Kindness of a stranger

BY SAMANTHA NOLEN Modified: December 6, 2012 at 11:47 am •  Published: December 6, 2012
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Meet Martina …

Martina came to me seeking a training and compliance role. She had worked for 2 state agencies for the past 14 years and was attempting to leverage her administrative background to secure a higher level position.

 Stranger turns friend …

Martina rode the bus to work each day. It was on her daily commute that she came to know Jodi, once a stranger, now a friend. Through the course of their morning bus rides together, Jodi and Martina began to learn about one another, and it was on one of these bus rides that Martina shared her résumé with Jodi.

Not feeling that Martina had a résumé truly reflecting her skills, and also knowing that Martina was a single mother and already struggling financially, Jodi called me and engaged my services for her new friend. Jodi and I had worked together in the past, so she knew, first-hand, of the impact a strong résumé can have on the success of your search.

 Painting the wrong picture …

Martina definitely had an “old school” résumé full of lots of faux pas and ineffective presentation strategies. First, she opened her résumé with a self-serving objective statement which communicated virtually no value to a prospective employer.

Next, she presented her education, which would not differentiate her candidacy, given a lot of the roles she would be seeking would expect a degree. So, in essence, in the most important real estate on page one of her résumé, Martina had communicated nothing to differentiate her candidacy.

In Martina’s professional experience section, she had separated positions with the same employer, making it look like she had more employers than she actually had. In addition, she presented all of her experience in brief bullet points, making it impossible to discern her responsibilities from her accomplishments.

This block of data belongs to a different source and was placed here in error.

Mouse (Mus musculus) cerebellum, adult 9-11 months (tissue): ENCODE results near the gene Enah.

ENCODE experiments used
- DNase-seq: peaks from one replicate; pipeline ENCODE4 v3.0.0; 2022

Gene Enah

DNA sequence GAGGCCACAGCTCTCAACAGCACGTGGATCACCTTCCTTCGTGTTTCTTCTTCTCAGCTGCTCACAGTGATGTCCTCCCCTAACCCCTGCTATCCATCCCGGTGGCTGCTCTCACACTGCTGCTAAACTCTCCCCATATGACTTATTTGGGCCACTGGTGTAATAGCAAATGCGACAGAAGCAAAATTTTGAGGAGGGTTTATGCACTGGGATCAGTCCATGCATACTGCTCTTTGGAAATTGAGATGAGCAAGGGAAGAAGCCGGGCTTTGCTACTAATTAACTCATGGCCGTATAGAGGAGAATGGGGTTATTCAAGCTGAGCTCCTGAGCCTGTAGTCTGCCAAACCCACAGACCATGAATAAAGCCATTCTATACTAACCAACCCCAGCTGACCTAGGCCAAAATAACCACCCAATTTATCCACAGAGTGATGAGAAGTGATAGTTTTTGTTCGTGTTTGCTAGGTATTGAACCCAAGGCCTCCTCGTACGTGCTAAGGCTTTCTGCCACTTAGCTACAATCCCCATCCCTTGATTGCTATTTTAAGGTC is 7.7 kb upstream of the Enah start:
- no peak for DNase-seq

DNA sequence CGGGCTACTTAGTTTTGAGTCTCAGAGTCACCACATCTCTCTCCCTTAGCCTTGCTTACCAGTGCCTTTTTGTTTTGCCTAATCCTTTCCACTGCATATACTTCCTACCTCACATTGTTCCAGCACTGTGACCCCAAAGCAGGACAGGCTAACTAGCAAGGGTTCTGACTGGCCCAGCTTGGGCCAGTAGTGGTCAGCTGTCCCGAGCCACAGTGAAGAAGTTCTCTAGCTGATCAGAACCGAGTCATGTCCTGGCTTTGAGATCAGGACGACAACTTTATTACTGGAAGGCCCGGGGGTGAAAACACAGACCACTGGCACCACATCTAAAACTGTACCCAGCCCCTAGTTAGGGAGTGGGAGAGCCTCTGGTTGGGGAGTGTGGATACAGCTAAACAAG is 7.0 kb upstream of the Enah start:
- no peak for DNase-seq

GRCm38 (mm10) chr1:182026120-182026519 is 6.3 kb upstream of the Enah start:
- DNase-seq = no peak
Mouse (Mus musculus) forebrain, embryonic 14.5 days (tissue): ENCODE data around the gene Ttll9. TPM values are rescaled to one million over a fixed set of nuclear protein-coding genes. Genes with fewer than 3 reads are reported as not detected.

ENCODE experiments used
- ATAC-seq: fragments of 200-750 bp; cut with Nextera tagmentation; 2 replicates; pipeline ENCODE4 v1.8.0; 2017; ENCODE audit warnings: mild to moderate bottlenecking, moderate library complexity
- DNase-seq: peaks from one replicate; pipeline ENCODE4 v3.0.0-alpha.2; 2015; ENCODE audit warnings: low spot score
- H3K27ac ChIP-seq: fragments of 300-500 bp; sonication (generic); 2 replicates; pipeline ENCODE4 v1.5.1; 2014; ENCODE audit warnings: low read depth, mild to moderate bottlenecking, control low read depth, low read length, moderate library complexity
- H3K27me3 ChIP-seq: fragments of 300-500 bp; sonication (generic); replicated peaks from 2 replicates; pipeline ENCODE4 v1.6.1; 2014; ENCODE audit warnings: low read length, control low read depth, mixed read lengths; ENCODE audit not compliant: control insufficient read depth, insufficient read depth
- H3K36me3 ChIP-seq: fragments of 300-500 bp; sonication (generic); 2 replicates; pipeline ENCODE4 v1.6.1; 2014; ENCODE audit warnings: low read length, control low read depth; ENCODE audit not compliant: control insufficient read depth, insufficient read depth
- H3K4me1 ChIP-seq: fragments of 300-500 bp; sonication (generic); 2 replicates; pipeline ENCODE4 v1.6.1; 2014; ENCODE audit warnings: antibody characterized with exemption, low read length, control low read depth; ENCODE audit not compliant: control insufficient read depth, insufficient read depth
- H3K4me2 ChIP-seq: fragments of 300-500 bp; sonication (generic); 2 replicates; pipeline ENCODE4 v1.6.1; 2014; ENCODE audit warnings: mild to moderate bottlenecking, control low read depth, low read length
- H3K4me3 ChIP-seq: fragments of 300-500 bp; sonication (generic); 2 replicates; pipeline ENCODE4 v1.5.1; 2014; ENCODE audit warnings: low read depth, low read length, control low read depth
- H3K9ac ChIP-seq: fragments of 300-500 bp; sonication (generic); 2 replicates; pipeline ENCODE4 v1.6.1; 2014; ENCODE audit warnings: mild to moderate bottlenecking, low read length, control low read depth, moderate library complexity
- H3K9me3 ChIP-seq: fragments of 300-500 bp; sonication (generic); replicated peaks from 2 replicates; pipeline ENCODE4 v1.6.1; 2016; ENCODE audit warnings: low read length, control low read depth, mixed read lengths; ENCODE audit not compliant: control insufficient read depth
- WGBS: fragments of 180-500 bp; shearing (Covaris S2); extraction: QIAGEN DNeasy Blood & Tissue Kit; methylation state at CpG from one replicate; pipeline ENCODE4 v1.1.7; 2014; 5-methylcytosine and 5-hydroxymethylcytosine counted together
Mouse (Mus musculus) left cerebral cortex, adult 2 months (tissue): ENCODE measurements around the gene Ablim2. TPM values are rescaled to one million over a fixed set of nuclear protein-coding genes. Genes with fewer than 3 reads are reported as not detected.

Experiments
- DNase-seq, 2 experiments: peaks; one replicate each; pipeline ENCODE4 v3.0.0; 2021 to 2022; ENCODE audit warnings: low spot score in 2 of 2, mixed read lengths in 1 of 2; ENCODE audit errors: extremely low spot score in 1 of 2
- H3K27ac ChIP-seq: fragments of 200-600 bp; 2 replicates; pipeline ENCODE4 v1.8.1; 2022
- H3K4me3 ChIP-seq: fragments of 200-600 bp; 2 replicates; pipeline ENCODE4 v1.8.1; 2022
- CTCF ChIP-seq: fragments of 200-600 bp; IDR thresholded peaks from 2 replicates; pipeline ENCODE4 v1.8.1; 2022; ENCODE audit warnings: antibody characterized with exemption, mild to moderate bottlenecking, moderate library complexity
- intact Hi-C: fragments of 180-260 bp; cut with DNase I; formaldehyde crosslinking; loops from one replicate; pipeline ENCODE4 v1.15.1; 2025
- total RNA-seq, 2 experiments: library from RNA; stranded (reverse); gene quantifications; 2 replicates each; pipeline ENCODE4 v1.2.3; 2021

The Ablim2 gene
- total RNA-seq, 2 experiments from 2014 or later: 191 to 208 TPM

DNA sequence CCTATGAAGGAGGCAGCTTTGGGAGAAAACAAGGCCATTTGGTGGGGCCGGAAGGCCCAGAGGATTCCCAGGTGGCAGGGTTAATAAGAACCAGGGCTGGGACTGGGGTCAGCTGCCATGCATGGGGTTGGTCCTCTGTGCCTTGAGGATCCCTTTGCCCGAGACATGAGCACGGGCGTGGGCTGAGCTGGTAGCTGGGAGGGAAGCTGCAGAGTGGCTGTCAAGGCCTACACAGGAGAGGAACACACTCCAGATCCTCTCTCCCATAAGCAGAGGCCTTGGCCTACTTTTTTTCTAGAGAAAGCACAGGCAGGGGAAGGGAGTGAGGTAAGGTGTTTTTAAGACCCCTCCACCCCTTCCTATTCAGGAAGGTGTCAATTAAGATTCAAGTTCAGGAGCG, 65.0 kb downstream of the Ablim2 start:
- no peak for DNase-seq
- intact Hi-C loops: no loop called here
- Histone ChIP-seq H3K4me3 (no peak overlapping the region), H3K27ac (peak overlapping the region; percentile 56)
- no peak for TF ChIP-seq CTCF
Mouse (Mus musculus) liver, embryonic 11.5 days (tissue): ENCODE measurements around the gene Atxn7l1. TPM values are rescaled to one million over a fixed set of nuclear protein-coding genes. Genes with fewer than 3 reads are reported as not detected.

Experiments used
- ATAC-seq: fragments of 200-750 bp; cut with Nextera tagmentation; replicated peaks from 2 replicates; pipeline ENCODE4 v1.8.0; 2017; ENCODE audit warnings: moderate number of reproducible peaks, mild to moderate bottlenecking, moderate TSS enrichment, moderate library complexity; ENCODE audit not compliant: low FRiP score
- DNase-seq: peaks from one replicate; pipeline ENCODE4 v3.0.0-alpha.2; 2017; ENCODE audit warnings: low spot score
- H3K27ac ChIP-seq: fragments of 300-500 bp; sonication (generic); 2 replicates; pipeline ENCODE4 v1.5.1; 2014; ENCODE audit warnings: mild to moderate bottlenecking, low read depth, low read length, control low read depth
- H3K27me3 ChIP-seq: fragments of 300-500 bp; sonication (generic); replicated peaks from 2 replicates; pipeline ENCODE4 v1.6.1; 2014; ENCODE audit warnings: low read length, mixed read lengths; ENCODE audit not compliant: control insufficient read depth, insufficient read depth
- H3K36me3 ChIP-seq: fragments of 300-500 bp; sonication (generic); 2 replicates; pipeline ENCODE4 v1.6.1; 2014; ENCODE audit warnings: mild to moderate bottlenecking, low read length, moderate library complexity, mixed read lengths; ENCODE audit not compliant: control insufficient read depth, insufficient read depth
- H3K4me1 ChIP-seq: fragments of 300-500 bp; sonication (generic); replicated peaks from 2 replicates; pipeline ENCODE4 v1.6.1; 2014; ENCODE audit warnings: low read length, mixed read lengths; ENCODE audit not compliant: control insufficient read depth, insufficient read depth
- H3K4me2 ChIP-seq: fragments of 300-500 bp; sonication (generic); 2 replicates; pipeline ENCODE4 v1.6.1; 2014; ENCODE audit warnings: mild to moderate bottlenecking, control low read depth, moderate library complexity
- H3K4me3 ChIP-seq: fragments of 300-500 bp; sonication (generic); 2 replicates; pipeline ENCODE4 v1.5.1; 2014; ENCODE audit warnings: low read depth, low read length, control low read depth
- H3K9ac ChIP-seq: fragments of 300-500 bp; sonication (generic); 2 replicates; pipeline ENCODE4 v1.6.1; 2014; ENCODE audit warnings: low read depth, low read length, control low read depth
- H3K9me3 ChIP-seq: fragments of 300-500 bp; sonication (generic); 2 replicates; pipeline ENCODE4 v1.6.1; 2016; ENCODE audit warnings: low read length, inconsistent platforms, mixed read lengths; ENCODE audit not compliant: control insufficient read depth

Instead of presenting how she had driven value for her past employers, Martina was simply presenting a laundry list of everything she had ever done. Making the picture even messier, Martina had listed addresses and phone numbers of past employers which was information that did not need to be presented on her résumé.

Painting the right picture …

Martina had so much to offer a prospective employer. Not only did she have related experience, she had contributed an incredible amount of value to her past employers. To paint the right picture, Martina’s résumé began with a qualifications summary. Instead of presenting a vague and invaluable objective statement, a summary of her key qualifications would facilitate the screening process and answer an employer’s question as to why they should interview her.

Next, in the professional experience section, Martina’s roles were fully explored with responsibilities presented in paragraphs and accomplishments presented in bullet points. A far cry from her original résumé, Martina’s new résumé showcased the value she offered.

By focusing on how Martina had contributed value to her past employers, her experience better related to the roles she was now pursuing. Putting her administrative titles on the back burner, the focus of all of the content on Martina’s résumé related to the compliance and training fields she was pursuing.

In addition, through selecting formatting — bolding, italics, and color — a brief visual scan of Martina’s résumé left the reader with the high points critical to effectively evaluating Martina’s candidacy.

 Starting anew …

Martina was so pleased with her new image on paper, received positive feedback on her résumé, and navigated several interviews shortly after receipt. Through the kindness of a stranger and a more relevant picture painted of her candidacy, Martina was able to feel confident about her search and the relevance of her candidacy. View Martina’s before and after résumés on www.ladybug-design.com/blog



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